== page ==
Anyway that is what I’ll be carrying, if you have any other useful tips please leave a comment.

 

King of the Mountains

Updated 26/6/2010, all the information in this post has been superseded and has been updated here /?p=748

There is more information about the individual climbs below. Also note that the elevation charts are not completely accurate, they are a close representation of the climb in terms of elevation and distance.

Climb

Elevation

Distance

Gradient

Mt Pleasant

80 m

1.66km

4.8%

Coppin’s Crossing

84 m

1.5km

5.6%

Pierce’s Creek

104 m

1.15km

9.04%

Red Hill

110 m

1.7km

7.1%

Mt McDonald

128 m

2.9km

3.7%

Three Sisters

141 m

2.45km

5.2%

Old Fed Hwy

160 m

3.6km

3.9%

Mt Stromlo

168 m

3.9km

4.2%

Corin Pt 1

185m

5.25km

3.5%

Mt Ainslie

208 m

2.7km

7.75%

Black Mountain

237m

2.6km

9.6%

Mt Ainslie (AWM)

240 m

4.0km

6%

Mt Majura

240m

2.75km

8.7%

Fitz’s Challenge

280m

2.68 km

10.4%

Corin Pt 2

330m

7.0km

4.7%

Honeysuckle creek

400m

7.25km

5.5%

Corin Dam

515m

12.25km

4.2%

Mt Clyde (NSW)

800m

12km

6.66%

Map of the Climbs –
Cat X – Over 400m represented by the dark blue markers
Cat A – 200 –400m represented by the red markers
Cat B – 100 –200m represented by the green markers
Cat C – 50 –100m represented by the light blue markers
The yellow markers are locations of climbs that I am aware of but are yet to be recorded


View Canberra Climbs in a larger map

KOM All the climbs listed together

Cat X– The rides that will really test you.

KOM_bigones

Mt Clyde – First up I’ll confess, I haven’t actually done this climb but it is on my to do list. This climb is situated on the Kings Hwy, the road from Canberra to Bateman’s Bay. The climb was measured from Nelligen Creek. The climb is undulating until it gets to Governor’s Bend at which point it really takes off.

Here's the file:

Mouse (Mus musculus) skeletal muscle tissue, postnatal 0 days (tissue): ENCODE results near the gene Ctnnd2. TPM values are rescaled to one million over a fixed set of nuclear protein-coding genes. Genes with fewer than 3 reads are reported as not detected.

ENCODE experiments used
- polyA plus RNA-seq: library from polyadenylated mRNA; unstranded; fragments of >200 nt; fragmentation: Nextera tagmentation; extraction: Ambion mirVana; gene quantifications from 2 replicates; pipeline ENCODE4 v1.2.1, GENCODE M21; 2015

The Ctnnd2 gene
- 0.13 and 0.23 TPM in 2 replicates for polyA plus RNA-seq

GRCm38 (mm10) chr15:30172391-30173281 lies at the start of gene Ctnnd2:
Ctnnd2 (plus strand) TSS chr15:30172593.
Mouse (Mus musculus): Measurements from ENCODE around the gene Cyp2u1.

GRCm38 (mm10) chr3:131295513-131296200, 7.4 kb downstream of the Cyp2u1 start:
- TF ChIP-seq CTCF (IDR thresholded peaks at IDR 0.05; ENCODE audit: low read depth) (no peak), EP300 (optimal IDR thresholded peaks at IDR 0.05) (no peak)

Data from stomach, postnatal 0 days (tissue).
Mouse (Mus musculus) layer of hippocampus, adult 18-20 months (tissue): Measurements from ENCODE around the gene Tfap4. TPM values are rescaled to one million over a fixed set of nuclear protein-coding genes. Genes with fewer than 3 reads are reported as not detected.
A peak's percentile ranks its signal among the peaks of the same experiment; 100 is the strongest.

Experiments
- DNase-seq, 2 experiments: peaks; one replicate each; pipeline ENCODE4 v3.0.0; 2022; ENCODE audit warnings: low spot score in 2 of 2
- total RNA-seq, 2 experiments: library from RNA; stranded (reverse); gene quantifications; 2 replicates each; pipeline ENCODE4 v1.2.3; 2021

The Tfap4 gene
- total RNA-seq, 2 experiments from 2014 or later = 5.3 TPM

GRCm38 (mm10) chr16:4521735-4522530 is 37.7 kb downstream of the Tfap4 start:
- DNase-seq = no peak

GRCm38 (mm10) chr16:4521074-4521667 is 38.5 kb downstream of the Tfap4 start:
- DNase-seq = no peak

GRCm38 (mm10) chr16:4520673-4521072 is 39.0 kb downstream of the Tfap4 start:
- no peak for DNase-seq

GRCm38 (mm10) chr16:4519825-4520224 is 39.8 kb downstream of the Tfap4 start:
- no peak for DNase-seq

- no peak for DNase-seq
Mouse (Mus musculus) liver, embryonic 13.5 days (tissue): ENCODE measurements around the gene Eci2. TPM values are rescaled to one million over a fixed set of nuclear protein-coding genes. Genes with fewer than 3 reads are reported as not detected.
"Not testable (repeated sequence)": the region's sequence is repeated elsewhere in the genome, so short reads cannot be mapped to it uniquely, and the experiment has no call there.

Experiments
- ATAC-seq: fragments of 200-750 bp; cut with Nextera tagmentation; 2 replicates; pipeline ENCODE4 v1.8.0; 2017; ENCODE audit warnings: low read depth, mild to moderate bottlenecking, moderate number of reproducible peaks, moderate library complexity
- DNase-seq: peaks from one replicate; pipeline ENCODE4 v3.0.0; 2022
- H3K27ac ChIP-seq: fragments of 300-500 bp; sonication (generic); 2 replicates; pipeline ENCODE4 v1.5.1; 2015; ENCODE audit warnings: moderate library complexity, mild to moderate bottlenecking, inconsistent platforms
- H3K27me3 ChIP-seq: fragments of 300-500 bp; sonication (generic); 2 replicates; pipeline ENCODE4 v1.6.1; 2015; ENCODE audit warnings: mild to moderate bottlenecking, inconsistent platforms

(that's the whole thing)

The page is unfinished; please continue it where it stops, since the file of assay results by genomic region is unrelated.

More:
Corin Dam – This climb has two distinct parts. The first starts at the turn off to Corin Dam on Paddy River road up to the gates at Woods Reserve. The first part of the ride is easy with fairly low gradient. From the gates to summit the ride gets harder as gradient increases and is what makes Corin a really good climb.

Honeysuckle Creek – Also known as Apollo Rd South of Tharwa. The start of this climb was measured from the bridge about 2km from the Nass rd / Apollo rd junction. This is one of hardest rides in Canberra in my opinion with some short sections hitting a 20% gradient.

Cat A – Represent some of the “bigger” challenges around Canberra, these are usually the ones with the killer gradients.

KOM_CatA

Black Mountain (Telstra Tower) – The climb was measured from the turn off to the very top of the summit, past the car park entry where a lot of riders usually stop their timers. Black Mountain in my opinion along with Fitz’s Hill represents one of harder climbs in Canberra. What makes it difficult is the first 400 metres, which has quite a hard gradient of around 15%.

Mount Ainslie – I measured this climb twice as it sits onto of a shorter climb and people measure it from different places. The first measurement was done from the pedestrian lights at the Australian War Memorial, this initial climb while only around 32 metres hits a gradient of around 8% making it a nice little warm up. The true climb starts from the turn off on Fairbairn Ave and that is where the second climb is measured from.

Mount Majura Our famous secret climb. This was measured from the turn off on Majura Road, not bad considering there is a quite a  climb to get there up Federal Hwy. One day when I have time I plan to measure the climb from the last roundabout on Antill street.

Fitz’s Challenge – measured from the half moon creek bridge to the KOM line at the summit. This is without a doubt a brute of a climb. While average gradient for this climbs is just over 10% in reality because of a dip in the climb most of the time you will be facing a gradient of 12 to 13%